Writers frequently chose to create stories that are inspired by or directly based on actual events. Adapted real people into fiction is especially prominent in historical novels. However, depending on the story and the writer, these adaptations may vary significantly. Sometimes real people are recreated in realistic detail based on available historical sources. At other times, the basic events and people are altered for dramatic effect, or to distance the story from the facts to avoid a controversy. This post will look at the ways several different authors have chosen to adapt historical people and events into actual settings.
Kentucky poet and novelist Robert Penn Warren often chose to fashion fiction based on real people and events, but modified them for dramatic and artistic purposes. His most famous novel, All the King’s Men, centers on corrupt populist governor of an unnamed Southern state who is ultimately assassinated by a doctor. Warren’s story of Willie Stark was heavily inspired by that of Louisiana governor Huey Long, though the specifics of events and characters have been significantly altered. Likewise, Warren’s novel World Enough and Time, was heavily inspired by the Kentucky Tragedy of 1825, where a promising young lawyer murdered a judge. The story of the novel’s principal character, Jeremiah Beaumont, hews closely to the real Jereboam Beauchamp for most of the novel, though the stories diverge when it comes to the protagonist’s ultimate fate. Warren did, however, chose to explicitly portray real events and put his words in the mouth of real people for his narrative poem Brother to Dragons. The poem portrays, though description, monologue, and dialogue between characters, the 1811 murder of a young slave by Thomas Jefferson’s nephew, and its effect on Jefferson himself. In this case, Warren choses to speak as Jefferson and other characters to address the ramifications of the event head-on.
Other novels are more unabashed about entering the minds and tongues of historical figures. In his Seven Dreams sequence of novels about the collision of Europeans and Native Americans, William T. Vollmann almost entirely utilizes real people. In the series’ most recent installment, The Dying Grass, Vollmann depicts both sides of the Nez Perce War of 1877. Relying on meticulous ethnographic research and primary sources, including journals, autobiographies, oral histories, and photographs, Vollmann resurrects a large cast of American soldiers and Nez Perce men and women, now long deceased, and animates their lives in detail.
James Michener, prolific author of many historical sagas, chooses a sort of ‘middle’ approach. Most of his books feature recurring generations of the same families, effecting and affected by the changes in places such as Texas, Hawaii, and Alaska, as well as South Africa, Israel, and other countries. Michener novels typically focus primarily on fictional characters, with real people serving as walk-ons during important events. Texas, for example, includes explorer Cabeza de Vaca in it chapter on New Spain and Sam Houston and Stephen Austin in its chapter on the Texan War of Independence, with original characters from the Quimper, Cobb, and Garza families along for the ride. Various incidents from Texas history are also modified and fictionalized throughout the book so that Quimpers and Garzas can take part.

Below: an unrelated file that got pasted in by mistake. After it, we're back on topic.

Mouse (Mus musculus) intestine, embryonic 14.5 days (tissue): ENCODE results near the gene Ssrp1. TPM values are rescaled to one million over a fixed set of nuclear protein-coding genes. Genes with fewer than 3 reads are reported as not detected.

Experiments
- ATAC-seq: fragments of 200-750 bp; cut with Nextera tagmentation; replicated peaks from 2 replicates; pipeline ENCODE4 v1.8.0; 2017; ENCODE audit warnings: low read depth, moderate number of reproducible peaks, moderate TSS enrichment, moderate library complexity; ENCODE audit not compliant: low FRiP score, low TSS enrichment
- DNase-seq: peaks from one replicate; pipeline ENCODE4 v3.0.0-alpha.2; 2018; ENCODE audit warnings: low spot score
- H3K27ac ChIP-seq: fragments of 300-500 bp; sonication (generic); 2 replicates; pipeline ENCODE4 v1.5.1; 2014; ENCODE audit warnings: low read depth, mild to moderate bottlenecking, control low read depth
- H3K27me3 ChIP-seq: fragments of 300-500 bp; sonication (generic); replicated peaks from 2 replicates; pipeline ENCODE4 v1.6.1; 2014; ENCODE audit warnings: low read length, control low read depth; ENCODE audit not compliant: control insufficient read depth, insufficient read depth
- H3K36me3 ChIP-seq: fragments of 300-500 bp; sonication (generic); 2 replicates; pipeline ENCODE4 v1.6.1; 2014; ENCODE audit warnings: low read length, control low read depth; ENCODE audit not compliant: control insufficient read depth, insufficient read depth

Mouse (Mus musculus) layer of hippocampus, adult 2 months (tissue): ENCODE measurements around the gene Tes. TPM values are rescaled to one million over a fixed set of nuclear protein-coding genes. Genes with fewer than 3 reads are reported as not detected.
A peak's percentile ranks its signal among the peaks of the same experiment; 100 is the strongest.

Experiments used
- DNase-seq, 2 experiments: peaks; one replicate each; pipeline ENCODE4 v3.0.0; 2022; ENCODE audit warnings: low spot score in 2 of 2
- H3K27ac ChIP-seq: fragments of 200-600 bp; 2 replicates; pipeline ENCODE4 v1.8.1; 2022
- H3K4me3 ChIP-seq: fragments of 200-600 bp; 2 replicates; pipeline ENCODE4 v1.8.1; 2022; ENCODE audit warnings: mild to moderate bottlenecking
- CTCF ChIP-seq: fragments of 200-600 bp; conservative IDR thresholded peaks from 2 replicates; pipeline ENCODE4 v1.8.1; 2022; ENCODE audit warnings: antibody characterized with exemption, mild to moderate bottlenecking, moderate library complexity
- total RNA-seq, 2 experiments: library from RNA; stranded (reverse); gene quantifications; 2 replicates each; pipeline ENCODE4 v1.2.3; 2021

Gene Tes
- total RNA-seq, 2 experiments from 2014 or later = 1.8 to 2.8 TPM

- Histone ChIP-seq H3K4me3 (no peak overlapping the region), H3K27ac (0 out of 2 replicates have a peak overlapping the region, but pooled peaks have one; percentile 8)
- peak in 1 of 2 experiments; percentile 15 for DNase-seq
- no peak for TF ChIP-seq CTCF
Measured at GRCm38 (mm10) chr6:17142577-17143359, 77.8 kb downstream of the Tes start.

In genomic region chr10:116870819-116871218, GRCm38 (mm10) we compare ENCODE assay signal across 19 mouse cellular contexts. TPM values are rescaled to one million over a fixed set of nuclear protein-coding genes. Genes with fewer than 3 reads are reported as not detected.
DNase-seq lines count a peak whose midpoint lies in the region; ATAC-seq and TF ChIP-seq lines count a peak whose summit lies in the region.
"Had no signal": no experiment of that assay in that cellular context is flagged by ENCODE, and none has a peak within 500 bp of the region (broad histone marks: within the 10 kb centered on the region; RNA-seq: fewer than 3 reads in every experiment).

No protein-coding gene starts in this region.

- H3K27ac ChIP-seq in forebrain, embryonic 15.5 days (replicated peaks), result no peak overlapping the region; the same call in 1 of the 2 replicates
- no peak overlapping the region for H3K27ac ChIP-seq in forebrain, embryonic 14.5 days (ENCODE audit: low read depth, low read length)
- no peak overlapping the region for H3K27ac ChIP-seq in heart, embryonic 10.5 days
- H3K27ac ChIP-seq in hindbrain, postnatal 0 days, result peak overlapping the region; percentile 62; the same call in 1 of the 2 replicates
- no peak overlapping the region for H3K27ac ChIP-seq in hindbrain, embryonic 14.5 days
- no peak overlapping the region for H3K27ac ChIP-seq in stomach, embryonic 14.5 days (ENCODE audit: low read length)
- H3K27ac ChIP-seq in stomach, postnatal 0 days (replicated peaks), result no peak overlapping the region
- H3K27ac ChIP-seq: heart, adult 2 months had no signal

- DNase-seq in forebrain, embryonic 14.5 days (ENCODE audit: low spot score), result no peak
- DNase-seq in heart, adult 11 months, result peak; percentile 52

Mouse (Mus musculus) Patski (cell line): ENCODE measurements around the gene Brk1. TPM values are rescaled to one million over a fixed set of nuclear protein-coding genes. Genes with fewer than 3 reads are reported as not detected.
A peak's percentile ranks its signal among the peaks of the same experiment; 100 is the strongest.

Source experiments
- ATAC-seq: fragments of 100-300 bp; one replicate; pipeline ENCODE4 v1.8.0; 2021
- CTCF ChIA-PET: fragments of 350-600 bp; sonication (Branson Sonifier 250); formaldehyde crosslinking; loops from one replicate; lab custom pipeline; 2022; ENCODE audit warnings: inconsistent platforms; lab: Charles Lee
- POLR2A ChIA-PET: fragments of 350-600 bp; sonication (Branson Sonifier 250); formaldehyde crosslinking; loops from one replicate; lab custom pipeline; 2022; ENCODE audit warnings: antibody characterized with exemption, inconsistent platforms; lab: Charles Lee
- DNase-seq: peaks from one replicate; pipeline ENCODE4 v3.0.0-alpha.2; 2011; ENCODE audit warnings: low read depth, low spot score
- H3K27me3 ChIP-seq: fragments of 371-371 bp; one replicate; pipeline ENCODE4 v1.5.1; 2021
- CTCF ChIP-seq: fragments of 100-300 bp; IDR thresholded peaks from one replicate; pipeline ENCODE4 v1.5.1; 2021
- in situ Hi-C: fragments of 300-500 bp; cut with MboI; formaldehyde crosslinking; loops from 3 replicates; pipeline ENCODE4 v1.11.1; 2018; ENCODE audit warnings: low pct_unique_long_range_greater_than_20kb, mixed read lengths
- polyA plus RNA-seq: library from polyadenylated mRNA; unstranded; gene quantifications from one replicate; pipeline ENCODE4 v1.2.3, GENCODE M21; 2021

One last, curious instance is Wallace Stenger’s novel, Angle of Repose, which caused controversy on its publication for its lengthy excerpts from the real journals of Mary Hallock Foote, an artist from the East Coast who followed her mine-engineer husband across the American West in the late 1800s. In the novel, these excerpts become the journal of the narrator’s grandmother and a way for him to reflect on the changing country around him. Over the course of the novel, Foote’s journal is modified to fit the story. Names are changed, as are some events. A climactic tragedy is invented. Yet, large portions of the novel are still the direct work of another, leading to some accusations of plagiarism. Stenger initially obtained permission from Foote’s descendants to use excerpts from her journal in a nonfiction biography. The ultimate fictionalization of Foote’s journals led to some confusion and mixed reactions from Foote’s descendants, and this has furthered the controversy that has followed the novel for years.
Ultimately, a novelist has a variety of possibilities when choosing to recreate historical people and events. The reasons for those choices may vary significantly. Some writers may want the freedom to mold a story as they see fit and so change names and events. Others may find virtue in clinging as closely to recorded fact as possible, so that the story might resonate more fully with the real world, though dropping the veil of fiction might invite controversy. Ultimately, the risks and rewards of that choice are in the author’s hands, and the results in the eyes of readers.
What historical fiction books do you love? Let us know in the comments! Interested in a new book to cozy up with this winter? We’d recommend Caroline: Little House, Revisited by Sarah Miller, who will be at the AWM on December 12. Learn more here.